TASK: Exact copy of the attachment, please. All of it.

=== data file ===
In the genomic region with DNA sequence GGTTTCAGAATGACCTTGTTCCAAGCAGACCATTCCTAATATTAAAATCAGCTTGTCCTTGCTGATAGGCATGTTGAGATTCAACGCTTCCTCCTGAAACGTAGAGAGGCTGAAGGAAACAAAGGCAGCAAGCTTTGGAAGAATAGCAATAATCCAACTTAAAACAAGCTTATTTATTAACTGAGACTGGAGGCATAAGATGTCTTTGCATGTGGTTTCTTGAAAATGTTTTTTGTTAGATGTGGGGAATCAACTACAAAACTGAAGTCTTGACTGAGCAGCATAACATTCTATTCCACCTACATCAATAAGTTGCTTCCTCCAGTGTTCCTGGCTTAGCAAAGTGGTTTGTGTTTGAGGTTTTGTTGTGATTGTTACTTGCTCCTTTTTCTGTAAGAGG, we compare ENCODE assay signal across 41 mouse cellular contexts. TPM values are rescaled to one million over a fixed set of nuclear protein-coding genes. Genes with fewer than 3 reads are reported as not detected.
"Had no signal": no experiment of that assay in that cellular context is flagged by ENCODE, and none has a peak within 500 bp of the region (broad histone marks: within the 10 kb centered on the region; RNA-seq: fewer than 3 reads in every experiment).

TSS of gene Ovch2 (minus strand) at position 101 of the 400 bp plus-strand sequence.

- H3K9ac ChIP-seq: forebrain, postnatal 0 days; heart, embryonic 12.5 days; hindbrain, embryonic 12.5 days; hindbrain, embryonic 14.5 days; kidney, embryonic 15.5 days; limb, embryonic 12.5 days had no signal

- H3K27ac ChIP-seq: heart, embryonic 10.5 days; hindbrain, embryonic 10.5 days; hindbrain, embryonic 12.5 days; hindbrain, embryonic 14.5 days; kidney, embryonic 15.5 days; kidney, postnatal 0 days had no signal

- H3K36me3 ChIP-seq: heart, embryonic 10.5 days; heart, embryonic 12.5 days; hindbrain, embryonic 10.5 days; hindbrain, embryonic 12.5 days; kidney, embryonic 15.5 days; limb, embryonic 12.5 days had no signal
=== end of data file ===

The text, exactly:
In the genomic region with DNA sequence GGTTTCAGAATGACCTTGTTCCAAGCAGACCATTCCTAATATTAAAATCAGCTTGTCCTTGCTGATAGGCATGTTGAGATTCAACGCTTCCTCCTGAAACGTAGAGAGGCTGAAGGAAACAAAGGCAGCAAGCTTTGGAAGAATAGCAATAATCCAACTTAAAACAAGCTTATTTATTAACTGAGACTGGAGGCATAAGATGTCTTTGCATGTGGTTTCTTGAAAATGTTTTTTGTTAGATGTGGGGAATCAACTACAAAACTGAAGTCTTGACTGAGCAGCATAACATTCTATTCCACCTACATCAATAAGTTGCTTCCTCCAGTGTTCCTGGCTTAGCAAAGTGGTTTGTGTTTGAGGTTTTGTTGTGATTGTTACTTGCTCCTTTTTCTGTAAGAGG, we compare ENCODE assay signal across 41 mouse cellular contexts. TPM values are rescaled to one million over a fixed set of nuclear protein-coding genes. Genes with fewer than 3 reads are reported as not detected.
"Had no signal": no experiment of that assay in that cellular context is flagged by ENCODE, and none has a peak within 500 bp of the region (broad histone marks: within the 10 kb centered on the region; RNA-seq: fewer than 3 reads in every experiment).

TSS of gene Ovch2 (minus strand) at position 101 of the 400 bp plus-strand sequence.

- H3K9ac ChIP-seq: forebrain, postnatal 0 days; heart, embryonic 12.5 days; hindbrain, embryonic 12.5 days; hindbrain, embryonic 14.5 days; kidney, embryonic 15.5 days; limb, embryonic 12.5 days had no signal

- H3K27ac ChIP-seq: heart, embryonic 10.5 days; hindbrain, embryonic 10.5 days; hindbrain, embryonic 12.5 days; hindbrain, embryonic 14.5 days; kidney, embryonic 15.5 days; kidney, postnatal 0 days had no signal

- H3K36me3 ChIP-seq: heart, embryonic 10.5 days; heart, embryonic 12.5 days; hindbrain, embryonic 10.5 days; hindbrain, embryonic 12.5 days; kidney, embryonic 15.5 days; limb, embryonic 12.5 days had no signal